How a personal stylist can help give your wardrobe a makeover

How hard is it to put together a shirt, pants and jacket, and throw on a pair of respectable shoes? Well, considering that someone with the money and power of Donald Trump seems to make a mash of it, it's not as easy as we blokes assume.

The problem is, we see ourselves a lot differently to the way the rest of the world sees us. Matter of fact, due to a phenomenon psychologists refer to as 'Self-Enhancement', we think we're a hell of a lot hotter than we actually are. And our sense of style is often lost in this strange disconnect.

So, while we can do little about the face and body we were born with, it's certainly a good idea to have an extra pair of eyes to help us at least look our sartorial best.

They're there to help

Melbourne-based stylist says style is about more than simply what we wear; it's also about how and where you wear it.

"Men need to be taught how to wear clothes properly and what that even looks like," says Azzopardi. "My job is not only to make people look good but how to feel good about themselves; that's really what I do…make people feel confident about the clothes they are wearing."

When you know yourself, you dress accordingly.

Louise Edmonds

Azzopardi says every man should have at least one piece in their wardrobe that makes them feel amazing. "It could be something as a simple as a pair of jeans, or even your socks," he says.

And the biggest style mistake? "Gravitating towards a certain brand without understanding how it will fit within the rest of your wardrobe. A piece by Prada doesn't buy you style, it just buys you a millionth of what Prada have in their inventory. Some of the best pieces in my wardrobe have cost me less than $20 from an op-shop."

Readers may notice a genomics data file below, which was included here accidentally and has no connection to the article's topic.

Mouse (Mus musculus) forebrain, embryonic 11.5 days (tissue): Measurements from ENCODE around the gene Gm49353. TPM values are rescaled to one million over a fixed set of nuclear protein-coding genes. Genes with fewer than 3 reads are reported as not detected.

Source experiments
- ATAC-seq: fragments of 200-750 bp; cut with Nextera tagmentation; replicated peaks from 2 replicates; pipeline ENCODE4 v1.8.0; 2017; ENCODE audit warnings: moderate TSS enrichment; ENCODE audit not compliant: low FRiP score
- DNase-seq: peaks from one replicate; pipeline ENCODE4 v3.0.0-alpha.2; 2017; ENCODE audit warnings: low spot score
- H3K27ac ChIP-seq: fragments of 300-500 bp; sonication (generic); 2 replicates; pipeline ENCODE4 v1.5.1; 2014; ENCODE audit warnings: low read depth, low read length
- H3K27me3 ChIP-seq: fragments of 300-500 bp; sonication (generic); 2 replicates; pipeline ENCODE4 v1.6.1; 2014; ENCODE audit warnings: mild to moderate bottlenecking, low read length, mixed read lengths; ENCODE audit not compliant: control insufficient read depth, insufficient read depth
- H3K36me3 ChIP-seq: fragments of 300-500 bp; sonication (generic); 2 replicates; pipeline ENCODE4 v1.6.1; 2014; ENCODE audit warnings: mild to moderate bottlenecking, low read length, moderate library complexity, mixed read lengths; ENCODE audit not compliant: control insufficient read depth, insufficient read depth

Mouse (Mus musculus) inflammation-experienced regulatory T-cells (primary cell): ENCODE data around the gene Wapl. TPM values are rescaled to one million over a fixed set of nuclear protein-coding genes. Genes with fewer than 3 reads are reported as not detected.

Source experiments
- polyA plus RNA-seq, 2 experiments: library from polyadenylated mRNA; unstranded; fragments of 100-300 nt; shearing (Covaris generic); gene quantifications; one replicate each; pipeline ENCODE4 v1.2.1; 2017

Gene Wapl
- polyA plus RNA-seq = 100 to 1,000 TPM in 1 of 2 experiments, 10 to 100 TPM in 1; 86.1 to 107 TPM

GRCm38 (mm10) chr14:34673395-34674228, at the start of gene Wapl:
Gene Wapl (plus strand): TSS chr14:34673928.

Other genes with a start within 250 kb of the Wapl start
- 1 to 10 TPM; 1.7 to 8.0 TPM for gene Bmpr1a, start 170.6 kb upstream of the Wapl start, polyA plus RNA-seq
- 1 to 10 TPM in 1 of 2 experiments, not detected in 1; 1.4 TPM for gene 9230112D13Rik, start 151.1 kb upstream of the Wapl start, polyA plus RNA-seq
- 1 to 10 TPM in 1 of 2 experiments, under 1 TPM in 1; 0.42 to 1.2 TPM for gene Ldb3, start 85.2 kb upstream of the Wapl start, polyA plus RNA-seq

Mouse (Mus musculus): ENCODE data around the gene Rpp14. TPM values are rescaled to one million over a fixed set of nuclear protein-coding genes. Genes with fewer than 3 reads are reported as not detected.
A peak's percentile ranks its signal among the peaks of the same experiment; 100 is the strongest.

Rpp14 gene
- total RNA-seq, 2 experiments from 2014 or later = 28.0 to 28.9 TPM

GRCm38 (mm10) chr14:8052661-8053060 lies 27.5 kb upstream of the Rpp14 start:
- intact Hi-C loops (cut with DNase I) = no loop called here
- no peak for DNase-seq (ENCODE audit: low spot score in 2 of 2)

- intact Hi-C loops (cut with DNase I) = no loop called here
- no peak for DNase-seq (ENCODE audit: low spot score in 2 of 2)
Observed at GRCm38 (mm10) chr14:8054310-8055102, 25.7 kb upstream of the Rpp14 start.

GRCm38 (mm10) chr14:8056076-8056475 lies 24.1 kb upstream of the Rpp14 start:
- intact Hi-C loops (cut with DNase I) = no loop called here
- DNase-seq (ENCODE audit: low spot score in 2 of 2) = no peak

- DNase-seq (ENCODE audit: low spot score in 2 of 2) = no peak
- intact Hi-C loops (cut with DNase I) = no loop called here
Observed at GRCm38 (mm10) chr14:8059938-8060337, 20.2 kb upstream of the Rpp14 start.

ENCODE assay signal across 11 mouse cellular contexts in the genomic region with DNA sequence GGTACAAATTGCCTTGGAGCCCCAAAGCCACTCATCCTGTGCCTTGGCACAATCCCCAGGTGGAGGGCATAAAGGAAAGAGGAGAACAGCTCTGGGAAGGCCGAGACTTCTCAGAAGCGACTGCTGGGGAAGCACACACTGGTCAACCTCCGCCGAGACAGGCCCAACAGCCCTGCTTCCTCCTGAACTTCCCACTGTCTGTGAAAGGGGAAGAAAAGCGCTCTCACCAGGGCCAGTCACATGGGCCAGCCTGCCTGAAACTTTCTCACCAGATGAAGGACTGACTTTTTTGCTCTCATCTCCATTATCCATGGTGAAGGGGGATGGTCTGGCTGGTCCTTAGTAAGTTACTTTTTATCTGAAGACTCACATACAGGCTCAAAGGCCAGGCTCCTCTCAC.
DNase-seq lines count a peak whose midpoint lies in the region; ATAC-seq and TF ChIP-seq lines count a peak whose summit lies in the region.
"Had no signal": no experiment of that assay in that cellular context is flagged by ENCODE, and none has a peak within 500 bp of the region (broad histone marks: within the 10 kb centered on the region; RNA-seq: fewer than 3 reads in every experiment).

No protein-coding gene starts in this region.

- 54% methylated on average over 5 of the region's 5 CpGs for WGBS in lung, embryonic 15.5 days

Lessons in corporate dressing

Annie Sophia of says these days, more than ever, companies want to ensure their employees are aligned with their company values, and this is expressed in what they wear to work.

Sophia works with both businesses and employees to arrive at a style that everyone is happy with. "Employees often don't want to be told what to wear," says Sophia. "My job is to work with them to come up with a style that captures elements of their personality, while still presenting the right image for the company."

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"A client once came to me after he had a close call at work on 'casual Friday'. He thought he would just be doing admin at his desk, so wore shorts to work. But his boss came in in the morning and told him they have an important client meeting in half an hour. Big mistake. His boss was furious. He had to run out and buy new trousers, shirt, and shoes."

Invested development

One off Sophia's clients is Chris Jordan, a 39-year-old architect from Sydney's Balmain. Jordan saw Sophia initially a year ago, with a follow up visit 6 months later.

"I needed to get some help with the way I presented myself for my business," Jordan says. "Running my own architectural practice and having two small children, doesn't leave much time for shopping, and so I tended to wear the same thing over and over again, along with the one horrible pair of black Adidas sneakers."

Sophia introduced Jordan to a variety of mid-level brands, from MJ Bale for suits, to shirts by Marcs, Ted Baker and Armani Exchange. "She also helped me find a couple of pairs of shoes from Lacoste and Lloyds, so I was able to toss out the Adidas."

Eye of the beholder

Louise Edmonds, Style Director with says a stylist is a sound investment because they offer you an honest, objective opinion. "When you pay a stylist, you are paying them for their ability to look at you as a piece of artwork," she says. "A stylist has a natural eye for proportion, texture and colour, and this trifecta is integral to good style."

"Being well styled isn't about one particular item, it's a holistic approach and that comes from knowing who you are. When you know yourself, you dress accordingly to amplify your character…that's true style."